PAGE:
Energy efficiency key to gaining a competitive edge

Paul Boughton

The European process industries have made great progress in recent years to improve energy efficiency however energy still represents one of their largest managed costs. Jurg Zollinger reports.

A focus on improved energy performance has once again become an essential part of maintaining a competitive edge – it is now vital to contain the impact of energy price increases and to manage the cost and compliance issues associated with CO2 capping and trading.

Worldwide energy demand will continue to rise faster than supply and will put upward pressure on energy prices. In addition in 2008 the second phase of the EU ETS will significantly increase the cost of carbon emissions (and the value of carbon credits).

Producers who act now to improve their emissions position will insulate themselves from future carbon market volatility whilst creating new opportunities to profit from an increasingly carbon driven economy.

Energy management is often reactive, failing to capture the substantial bottom-line benefits that can be achieved from a structured, strategic approach to energy cost reduction. To maximise the return from energy management in both the short and long term, a clear strategy is required that will consider operational costs and savings as well as optimising the return on capital investment.

A structured, comprehensive and rigorous approach to energy and carbon management will reduce energy related operating costs, create opportunities for improved profitability from carbon credits and will maximise the return on capital invested in utility infrastructure.

Typically a strategic energy improvement program would proceed stepwise. Firstly by identifying and quantifying the potential for improvement across the corporation as a whole, then identifying and qualifying specific improvement opportunities and finally implementing, monitoring and sustaining the improvement.

Benchmarking and gap analysis

Benchmarking should be applied across all sites so that corporate energy reduction efforts can be focused most effectively for the organisation as whole. Many conventional approaches to benchmarking have shortcomings as they only compare relative performance.

To obtain a clear understanding of what is achievable it is necessary to benchmark against the equivalent best technology performance and best operating practices and to apply gap analysis to identify and quantify specific areas for improvement.

The spread of energy saving opportunities varies from site to site but typically you would expect to find around 50percent of the savings are zero to low cost improvements in equipment and utility system operation, around 40percent of the savings come from capital investment and around 10percent from improved energy management. It is necessary to assess the potential to reduce energy costs and emissions by considering changes in the process itself, heat recovery within the process, maintenance of equipment, efficiency of rotating equipment and the efficiency of utility generation and consumption.

A comprehensive energy review needs to address all these areas and requires the application of a wide range of technologies. Typical techniques and technologies that would be applied include process modelling, process integration or pinch analysis, total site analysis, and utility simulation.

The correct application of these techniques enables a structured approach to cost effectively:

  • Quantify targets for energy reduction.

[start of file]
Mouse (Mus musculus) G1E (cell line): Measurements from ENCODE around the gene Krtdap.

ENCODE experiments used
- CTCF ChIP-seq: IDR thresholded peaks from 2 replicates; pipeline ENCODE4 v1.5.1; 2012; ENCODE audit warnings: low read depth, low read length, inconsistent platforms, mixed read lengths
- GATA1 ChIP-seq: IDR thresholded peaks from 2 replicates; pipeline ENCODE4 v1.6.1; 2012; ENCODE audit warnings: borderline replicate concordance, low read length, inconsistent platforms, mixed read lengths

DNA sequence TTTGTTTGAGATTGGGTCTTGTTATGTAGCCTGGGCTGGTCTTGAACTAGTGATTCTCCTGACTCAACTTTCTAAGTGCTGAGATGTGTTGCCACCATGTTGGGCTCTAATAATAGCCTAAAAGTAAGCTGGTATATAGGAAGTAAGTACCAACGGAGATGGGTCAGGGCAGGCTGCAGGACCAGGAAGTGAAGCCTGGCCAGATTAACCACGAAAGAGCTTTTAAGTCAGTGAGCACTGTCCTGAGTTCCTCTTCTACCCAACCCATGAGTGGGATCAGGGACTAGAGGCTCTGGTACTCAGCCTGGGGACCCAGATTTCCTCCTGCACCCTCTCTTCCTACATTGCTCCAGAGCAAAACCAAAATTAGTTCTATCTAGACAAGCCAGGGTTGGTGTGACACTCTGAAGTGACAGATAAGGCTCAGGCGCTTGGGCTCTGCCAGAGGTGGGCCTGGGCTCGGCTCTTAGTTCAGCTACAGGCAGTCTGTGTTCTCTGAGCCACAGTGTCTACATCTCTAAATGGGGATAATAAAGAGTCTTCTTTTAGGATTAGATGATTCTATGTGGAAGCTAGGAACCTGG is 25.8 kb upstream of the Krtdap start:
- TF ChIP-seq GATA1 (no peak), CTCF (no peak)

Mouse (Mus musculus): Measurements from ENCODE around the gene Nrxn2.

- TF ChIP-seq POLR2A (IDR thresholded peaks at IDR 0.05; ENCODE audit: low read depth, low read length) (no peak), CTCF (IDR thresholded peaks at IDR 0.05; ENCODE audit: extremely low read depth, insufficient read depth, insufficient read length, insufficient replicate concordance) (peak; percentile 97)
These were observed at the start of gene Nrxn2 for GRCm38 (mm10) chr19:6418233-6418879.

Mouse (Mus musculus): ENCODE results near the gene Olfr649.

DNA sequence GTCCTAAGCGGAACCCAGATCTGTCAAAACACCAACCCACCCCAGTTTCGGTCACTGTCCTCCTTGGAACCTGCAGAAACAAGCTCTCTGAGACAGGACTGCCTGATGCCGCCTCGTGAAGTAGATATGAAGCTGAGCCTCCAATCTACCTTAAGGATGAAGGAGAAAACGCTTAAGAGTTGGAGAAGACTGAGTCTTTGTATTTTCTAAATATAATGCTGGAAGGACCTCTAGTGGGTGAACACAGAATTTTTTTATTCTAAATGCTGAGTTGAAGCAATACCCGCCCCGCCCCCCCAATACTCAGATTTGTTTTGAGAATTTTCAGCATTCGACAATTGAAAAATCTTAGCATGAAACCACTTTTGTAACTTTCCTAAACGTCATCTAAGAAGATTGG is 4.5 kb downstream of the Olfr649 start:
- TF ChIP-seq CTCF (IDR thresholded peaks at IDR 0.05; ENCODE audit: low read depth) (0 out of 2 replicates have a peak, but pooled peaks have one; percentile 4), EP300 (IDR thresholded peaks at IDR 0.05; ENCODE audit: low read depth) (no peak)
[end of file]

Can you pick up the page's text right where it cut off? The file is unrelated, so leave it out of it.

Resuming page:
• Identify practical projects to minimise operating costs.
  • Minimise capital expenditure for new or retrofit investments.
  •  Determine the optimum interaction between the processes and the site utility system.

Individual projects are then combined to create a long term investment RoadMap for each site, accommodating known changes in site usage and offering a clear picture of the optimum investment choices.

Specific energy reduction projects can be ranked according to economic viability both on a site by site basis and across the corporation as a whole so that investment choices can be targeted to deliver maximum savings.

Sustaining the benefit

Energy performance monitoring is key to ensuring that the benefits identified in a strategic energy review are realised and sustained in the longer term. To ensure successful long term energy performance it is necessary to implement an energy management system. This should track key performance indicators at management, engineering and operational levels to track progress towards identified targets and to guide long term continuous improvement.

Often the largest opportunity for reducing energy related operating costs lies in the way the steam and power system is operated.

Fuel and power prices, process demands and equipment availability are constantly changing and the least cost operational configuration is rarely obvious. It is increasingly common for sites operating complex utility systems to employ real utility system optimisation tools which will automatically identify least cost operation.

Conclusion

Economic and political factors will ensure that energy efficiency remains a key competitive driver for many years to come. Although much has already been done by industry in Europe much still remains to be done. Opportunities to profit from improved energy performance have never been greater – rising energy costs are improving the payback from energy efficiency projects and the introduction of carbon trading provides a new opportunity for companies to sell credits accumulated as a result of efficiency improvements.

Jurg Zollinger is Business Development Manager with KBC Process Technology Ltd – Linnhoff March Energy Services Division – Northwich, Cheshire, UK. www.kbcat.com/lm

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